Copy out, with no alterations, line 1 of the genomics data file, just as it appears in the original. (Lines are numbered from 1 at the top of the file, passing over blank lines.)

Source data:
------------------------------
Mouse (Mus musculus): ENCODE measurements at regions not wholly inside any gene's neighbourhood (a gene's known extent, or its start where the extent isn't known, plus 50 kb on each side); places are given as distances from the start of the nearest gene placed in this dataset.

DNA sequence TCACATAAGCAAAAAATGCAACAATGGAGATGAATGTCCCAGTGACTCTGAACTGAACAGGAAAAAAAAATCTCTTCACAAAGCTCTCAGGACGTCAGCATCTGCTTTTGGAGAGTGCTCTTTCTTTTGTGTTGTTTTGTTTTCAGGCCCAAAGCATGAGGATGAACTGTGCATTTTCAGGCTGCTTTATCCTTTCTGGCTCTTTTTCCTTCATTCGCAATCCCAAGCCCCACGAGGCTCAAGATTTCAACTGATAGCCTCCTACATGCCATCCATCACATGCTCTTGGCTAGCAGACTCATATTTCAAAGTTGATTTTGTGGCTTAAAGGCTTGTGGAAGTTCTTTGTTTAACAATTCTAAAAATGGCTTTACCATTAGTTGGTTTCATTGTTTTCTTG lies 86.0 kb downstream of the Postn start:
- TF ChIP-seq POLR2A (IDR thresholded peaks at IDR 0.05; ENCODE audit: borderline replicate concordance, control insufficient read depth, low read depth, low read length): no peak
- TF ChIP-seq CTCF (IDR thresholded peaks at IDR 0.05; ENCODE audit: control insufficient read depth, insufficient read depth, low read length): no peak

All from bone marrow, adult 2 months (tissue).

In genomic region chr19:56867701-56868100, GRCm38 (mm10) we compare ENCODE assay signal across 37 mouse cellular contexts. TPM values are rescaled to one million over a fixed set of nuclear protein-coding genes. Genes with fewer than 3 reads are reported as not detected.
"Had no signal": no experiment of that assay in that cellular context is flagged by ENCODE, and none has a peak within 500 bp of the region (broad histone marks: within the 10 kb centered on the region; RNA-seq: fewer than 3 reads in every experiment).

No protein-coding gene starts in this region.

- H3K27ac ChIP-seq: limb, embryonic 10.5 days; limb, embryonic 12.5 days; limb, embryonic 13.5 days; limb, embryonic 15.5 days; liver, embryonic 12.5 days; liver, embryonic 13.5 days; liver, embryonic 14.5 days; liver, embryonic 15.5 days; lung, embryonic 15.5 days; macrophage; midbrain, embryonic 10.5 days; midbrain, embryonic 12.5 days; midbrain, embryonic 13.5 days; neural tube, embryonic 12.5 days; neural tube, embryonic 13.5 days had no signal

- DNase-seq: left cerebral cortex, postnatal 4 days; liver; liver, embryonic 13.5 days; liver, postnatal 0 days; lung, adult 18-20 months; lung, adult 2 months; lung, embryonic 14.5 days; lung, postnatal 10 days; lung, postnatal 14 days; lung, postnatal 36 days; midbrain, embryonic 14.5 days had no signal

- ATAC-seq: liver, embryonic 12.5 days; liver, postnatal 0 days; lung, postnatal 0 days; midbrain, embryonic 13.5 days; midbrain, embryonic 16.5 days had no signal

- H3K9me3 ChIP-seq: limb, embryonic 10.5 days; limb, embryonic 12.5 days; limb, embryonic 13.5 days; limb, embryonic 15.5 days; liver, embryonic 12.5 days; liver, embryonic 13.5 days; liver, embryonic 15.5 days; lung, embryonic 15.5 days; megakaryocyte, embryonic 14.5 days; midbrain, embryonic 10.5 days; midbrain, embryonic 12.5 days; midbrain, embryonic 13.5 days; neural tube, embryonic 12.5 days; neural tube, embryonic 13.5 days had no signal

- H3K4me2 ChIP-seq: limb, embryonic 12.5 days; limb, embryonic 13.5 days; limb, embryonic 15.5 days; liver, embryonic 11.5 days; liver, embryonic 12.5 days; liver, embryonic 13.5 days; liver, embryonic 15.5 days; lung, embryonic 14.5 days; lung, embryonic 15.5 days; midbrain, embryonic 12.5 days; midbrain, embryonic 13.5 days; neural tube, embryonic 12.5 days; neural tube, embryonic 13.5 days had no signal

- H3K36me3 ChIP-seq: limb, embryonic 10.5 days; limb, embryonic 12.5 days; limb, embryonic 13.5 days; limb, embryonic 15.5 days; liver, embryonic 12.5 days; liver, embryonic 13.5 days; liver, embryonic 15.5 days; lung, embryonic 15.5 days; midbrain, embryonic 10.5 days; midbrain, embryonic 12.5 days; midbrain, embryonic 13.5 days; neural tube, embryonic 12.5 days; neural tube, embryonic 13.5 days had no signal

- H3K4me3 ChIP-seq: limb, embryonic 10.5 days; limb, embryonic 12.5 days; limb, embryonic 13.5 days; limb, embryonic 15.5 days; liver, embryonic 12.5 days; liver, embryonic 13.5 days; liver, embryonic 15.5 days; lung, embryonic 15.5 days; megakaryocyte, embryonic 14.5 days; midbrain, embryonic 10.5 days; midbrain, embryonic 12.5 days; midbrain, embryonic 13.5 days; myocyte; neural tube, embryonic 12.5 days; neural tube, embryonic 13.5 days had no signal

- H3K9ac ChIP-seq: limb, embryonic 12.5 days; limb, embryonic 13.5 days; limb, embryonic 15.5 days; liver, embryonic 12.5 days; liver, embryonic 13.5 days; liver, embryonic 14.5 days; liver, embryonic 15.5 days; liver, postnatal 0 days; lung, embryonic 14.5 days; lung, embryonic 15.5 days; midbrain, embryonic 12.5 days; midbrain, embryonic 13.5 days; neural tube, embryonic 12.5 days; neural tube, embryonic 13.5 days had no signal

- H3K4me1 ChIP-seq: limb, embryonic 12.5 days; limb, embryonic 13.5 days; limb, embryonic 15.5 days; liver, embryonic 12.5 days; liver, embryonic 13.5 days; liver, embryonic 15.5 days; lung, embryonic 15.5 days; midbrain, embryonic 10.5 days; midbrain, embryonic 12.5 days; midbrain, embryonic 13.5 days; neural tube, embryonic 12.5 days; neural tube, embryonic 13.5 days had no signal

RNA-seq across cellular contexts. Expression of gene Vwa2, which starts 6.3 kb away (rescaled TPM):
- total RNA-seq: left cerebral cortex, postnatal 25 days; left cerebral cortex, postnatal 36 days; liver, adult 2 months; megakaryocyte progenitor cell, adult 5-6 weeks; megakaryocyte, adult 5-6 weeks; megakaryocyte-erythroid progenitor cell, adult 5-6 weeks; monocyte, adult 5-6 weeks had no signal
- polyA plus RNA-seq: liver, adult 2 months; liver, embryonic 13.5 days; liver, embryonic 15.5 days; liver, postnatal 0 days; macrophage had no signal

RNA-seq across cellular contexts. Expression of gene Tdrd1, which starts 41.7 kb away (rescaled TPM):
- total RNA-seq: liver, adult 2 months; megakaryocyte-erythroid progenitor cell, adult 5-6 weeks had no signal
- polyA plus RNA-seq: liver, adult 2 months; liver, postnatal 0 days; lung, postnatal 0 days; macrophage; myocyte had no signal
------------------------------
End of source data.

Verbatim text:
Mouse (Mus musculus): ENCODE measurements at regions not wholly inside any gene's neighbourhood (a gene's known extent, or its start where the extent isn't known, plus 50 kb on each side); places are given as distances from the start of the nearest gene placed in this dataset.